I am optimistic about Bitcoin.
As the year closes to an end, price projection for bitcoin has ranged anywhere between an outrageous $500K by 2025 to a more muted $40K at the end of 2021. These forecasts are hard to ignore because they are made by increasingly established figures such as Catherine Wood, the Founder and CEO of Ark Invest, and Tom Fitzpatrick, Citibank’s global head of CitiFX Technicals.
Self-professed pundits littered social medias with emotions-stoking blog posts and video content, all of which contained some sort of disclaimer and absolution of responsibility.
“Investing is and always will be one’s responsibility.”
While it is entertaining to indulge in these feel-good forecasts, I have a nagging thought that I might become biased over time. The danger of soaring crypto-sentiments and prices is in the confirmation of this bias, which may encourage false optimism and lead one to make irrational behaviors and decisions.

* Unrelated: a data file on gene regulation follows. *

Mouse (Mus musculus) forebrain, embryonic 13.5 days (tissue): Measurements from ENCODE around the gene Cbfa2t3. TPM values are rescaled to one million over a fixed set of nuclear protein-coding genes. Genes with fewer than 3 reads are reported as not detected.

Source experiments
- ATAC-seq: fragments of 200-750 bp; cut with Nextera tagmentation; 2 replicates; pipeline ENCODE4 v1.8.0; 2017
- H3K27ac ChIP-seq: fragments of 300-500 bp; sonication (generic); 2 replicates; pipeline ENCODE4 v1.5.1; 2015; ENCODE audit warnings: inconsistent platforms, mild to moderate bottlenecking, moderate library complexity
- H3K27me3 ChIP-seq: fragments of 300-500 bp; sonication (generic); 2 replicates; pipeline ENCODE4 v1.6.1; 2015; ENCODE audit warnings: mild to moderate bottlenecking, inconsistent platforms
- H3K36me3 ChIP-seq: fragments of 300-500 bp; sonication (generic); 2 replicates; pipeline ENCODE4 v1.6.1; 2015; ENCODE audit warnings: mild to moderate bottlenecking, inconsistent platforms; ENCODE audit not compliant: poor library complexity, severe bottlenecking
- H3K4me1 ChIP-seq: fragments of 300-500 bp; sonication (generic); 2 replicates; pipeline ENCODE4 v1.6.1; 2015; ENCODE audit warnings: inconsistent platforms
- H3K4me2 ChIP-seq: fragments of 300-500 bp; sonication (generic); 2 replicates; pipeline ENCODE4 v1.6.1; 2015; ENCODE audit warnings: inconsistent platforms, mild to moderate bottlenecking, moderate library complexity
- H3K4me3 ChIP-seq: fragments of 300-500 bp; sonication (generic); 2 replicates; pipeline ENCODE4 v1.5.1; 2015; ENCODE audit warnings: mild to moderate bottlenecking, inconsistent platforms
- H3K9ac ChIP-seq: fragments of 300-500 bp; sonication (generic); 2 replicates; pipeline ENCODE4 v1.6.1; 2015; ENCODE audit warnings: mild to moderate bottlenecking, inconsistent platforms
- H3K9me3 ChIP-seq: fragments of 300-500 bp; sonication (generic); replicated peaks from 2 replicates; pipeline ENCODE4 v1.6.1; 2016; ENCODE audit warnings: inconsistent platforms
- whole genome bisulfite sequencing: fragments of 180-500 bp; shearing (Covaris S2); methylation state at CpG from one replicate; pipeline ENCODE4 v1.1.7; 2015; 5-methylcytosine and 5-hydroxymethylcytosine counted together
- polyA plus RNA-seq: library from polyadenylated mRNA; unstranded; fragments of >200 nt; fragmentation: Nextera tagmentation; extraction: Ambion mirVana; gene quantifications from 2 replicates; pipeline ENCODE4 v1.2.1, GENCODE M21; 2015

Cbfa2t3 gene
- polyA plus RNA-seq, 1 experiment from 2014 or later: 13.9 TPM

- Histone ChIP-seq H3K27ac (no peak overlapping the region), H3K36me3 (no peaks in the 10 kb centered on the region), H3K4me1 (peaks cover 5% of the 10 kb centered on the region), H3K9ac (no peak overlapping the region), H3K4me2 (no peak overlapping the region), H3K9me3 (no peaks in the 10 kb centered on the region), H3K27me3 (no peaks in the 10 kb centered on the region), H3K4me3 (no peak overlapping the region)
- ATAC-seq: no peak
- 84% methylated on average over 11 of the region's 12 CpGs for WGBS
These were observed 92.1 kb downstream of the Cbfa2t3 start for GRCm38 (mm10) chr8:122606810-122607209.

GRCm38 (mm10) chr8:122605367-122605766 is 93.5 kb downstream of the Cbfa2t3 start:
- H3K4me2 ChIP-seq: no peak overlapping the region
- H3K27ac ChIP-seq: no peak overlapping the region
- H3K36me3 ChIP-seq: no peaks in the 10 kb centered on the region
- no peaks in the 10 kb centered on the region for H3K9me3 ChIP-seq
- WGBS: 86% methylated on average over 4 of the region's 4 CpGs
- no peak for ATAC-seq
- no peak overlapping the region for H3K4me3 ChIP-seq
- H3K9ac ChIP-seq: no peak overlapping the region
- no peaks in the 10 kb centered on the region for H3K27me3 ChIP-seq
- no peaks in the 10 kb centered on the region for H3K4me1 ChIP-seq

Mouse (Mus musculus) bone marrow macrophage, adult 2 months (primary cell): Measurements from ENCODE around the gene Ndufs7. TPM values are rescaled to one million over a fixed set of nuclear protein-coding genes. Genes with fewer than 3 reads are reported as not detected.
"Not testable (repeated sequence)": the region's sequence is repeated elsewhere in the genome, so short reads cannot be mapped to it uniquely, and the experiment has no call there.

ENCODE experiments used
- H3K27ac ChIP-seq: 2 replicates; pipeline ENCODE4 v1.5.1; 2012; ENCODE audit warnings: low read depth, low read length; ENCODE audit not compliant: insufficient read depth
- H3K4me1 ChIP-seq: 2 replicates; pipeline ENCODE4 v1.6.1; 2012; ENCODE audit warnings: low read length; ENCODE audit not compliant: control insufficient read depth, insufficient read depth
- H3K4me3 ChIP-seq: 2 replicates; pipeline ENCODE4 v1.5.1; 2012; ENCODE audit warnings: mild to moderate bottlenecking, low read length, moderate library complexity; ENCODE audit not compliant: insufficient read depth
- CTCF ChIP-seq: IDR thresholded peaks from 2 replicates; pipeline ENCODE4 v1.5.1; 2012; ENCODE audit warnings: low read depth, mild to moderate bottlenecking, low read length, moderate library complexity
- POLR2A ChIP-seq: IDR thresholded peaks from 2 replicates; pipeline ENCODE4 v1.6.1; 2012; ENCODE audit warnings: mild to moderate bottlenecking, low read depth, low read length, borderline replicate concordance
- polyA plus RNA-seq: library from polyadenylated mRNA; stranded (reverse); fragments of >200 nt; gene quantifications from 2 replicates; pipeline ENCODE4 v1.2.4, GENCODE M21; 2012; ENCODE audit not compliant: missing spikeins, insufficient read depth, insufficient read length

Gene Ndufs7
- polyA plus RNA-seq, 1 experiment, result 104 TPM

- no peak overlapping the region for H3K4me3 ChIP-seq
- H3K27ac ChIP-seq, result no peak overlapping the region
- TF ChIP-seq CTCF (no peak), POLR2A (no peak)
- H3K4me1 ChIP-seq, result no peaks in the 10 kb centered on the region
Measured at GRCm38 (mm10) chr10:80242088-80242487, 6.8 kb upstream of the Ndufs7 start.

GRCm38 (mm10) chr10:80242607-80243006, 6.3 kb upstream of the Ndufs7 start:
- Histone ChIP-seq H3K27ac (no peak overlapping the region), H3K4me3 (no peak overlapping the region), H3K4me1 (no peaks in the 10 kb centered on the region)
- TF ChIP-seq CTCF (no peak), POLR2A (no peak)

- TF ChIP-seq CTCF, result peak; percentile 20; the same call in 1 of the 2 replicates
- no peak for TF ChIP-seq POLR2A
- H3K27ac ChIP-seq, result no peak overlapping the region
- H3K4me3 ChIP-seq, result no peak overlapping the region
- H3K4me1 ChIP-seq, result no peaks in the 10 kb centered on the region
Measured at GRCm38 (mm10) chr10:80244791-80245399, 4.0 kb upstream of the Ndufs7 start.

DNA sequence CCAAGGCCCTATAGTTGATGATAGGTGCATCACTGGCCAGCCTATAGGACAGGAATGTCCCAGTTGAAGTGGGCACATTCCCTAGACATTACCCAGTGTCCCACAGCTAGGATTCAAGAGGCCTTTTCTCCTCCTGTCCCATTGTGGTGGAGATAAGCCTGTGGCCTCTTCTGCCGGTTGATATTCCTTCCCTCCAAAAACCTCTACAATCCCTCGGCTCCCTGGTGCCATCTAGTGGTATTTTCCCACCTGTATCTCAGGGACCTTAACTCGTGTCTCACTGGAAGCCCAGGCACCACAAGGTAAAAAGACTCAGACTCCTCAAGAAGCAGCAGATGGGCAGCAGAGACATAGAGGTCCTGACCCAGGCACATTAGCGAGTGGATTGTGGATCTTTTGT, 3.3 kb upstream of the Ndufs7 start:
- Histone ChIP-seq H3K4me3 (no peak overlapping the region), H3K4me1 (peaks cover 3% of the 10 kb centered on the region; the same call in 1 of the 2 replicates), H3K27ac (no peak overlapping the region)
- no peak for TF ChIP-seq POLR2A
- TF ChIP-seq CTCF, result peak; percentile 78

Worse, confirmation bias may cost one to take over-leveraged or overly risky positions that he, and perhaps family and friends included, could ill afford.
Whichever side of the fence one is from, it makes logical sense to see the bigger picture with little to no prejudice. Bitcoin critics play important roles in this regard.
Of course, Bitcoin proponents deserve to be heard too, but I consider them a bunch too many. The critics, on the other hand, seem to be a rare breed and therefore a tad more precious.
So go ahead, follow these personalities on Twitter and hear what they have to say. Test your conviction — or faith — if you will.
First up the list is Nouriel Roubini, a Turkish-born American economist, chairman of an economic consultancy firm, and professor at New York University. He is most famously known for accurately predicting the 2007–08 financial crisis.